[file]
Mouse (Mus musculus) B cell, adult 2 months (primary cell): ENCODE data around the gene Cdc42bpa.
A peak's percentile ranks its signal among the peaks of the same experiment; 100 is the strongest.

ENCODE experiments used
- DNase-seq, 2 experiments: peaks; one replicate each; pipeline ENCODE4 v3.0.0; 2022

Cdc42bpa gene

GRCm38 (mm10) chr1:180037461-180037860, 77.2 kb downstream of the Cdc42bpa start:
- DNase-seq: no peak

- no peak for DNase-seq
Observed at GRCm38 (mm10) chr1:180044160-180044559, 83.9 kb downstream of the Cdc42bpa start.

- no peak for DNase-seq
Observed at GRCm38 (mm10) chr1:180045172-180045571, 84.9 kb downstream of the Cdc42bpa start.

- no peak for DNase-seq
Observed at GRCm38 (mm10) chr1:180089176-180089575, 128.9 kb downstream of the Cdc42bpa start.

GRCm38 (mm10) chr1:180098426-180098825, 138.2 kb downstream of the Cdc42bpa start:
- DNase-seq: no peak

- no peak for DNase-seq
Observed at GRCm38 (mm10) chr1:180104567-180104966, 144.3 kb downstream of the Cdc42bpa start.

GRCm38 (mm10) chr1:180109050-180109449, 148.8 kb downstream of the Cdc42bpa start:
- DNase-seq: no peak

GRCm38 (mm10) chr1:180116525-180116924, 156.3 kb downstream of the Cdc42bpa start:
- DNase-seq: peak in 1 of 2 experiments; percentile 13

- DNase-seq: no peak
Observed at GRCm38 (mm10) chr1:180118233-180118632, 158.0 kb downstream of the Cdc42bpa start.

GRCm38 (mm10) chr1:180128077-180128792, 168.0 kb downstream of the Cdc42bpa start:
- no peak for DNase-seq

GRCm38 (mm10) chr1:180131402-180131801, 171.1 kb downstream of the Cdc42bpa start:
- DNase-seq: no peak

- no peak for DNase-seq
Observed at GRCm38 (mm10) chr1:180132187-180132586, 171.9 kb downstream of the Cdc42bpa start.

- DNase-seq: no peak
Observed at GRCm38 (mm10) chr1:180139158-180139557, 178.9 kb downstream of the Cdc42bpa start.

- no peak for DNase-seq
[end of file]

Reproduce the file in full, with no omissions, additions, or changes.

Mouse (Mus musculus) B cell, adult 2 months (primary cell): ENCODE data around the gene Cdc42bpa.
A peak's percentile ranks its signal among the peaks of the same experiment; 100 is the strongest.

ENCODE experiments used
- DNase-seq, 2 experiments: peaks; one replicate each; pipeline ENCODE4 v3.0.0; 2022

Cdc42bpa gene

GRCm38 (mm10) chr1:180037461-180037860, 77.2 kb downstream of the Cdc42bpa start:
- DNase-seq: no peak

- no peak for DNase-seq
Observed at GRCm38 (mm10) chr1:180044160-180044559, 83.9 kb downstream of the Cdc42bpa start.

- no peak for DNase-seq
Observed at GRCm38 (mm10) chr1:180045172-180045571, 84.9 kb downstream of the Cdc42bpa start.

- no peak for DNase-seq
Observed at GRCm38 (mm10) chr1:180089176-180089575, 128.9 kb downstream of the Cdc42bpa start.

GRCm38 (mm10) chr1:180098426-180098825, 138.2 kb downstream of the Cdc42bpa start:
- DNase-seq: no peak

- no peak for DNase-seq
Observed at GRCm38 (mm10) chr1:180104567-180104966, 144.3 kb downstream of the Cdc42bpa start.

GRCm38 (mm10) chr1:180109050-180109449, 148.8 kb downstream of the Cdc42bpa start:
- DNase-seq: no peak

GRCm38 (mm10) chr1:180116525-180116924, 156.3 kb downstream of the Cdc42bpa start:
- DNase-seq: peak in 1 of 2 experiments; percentile 13

- DNase-seq: no peak
Observed at GRCm38 (mm10) chr1:180118233-180118632, 158.0 kb downstream of the Cdc42bpa start.

GRCm38 (mm10) chr1:180128077-180128792, 168.0 kb downstream of the Cdc42bpa start:
- no peak for DNase-seq

GRCm38 (mm10) chr1:180131402-180131801, 171.1 kb downstream of the Cdc42bpa start:
- DNase-seq: no peak

- no peak for DNase-seq
Observed at GRCm38 (mm10) chr1:180132187-180132586, 171.9 kb downstream of the Cdc42bpa start.

- DNase-seq: no peak
Observed at GRCm38 (mm10) chr1:180139158-180139557, 178.9 kb downstream of the Cdc42bpa start.

- no peak for DNase-seq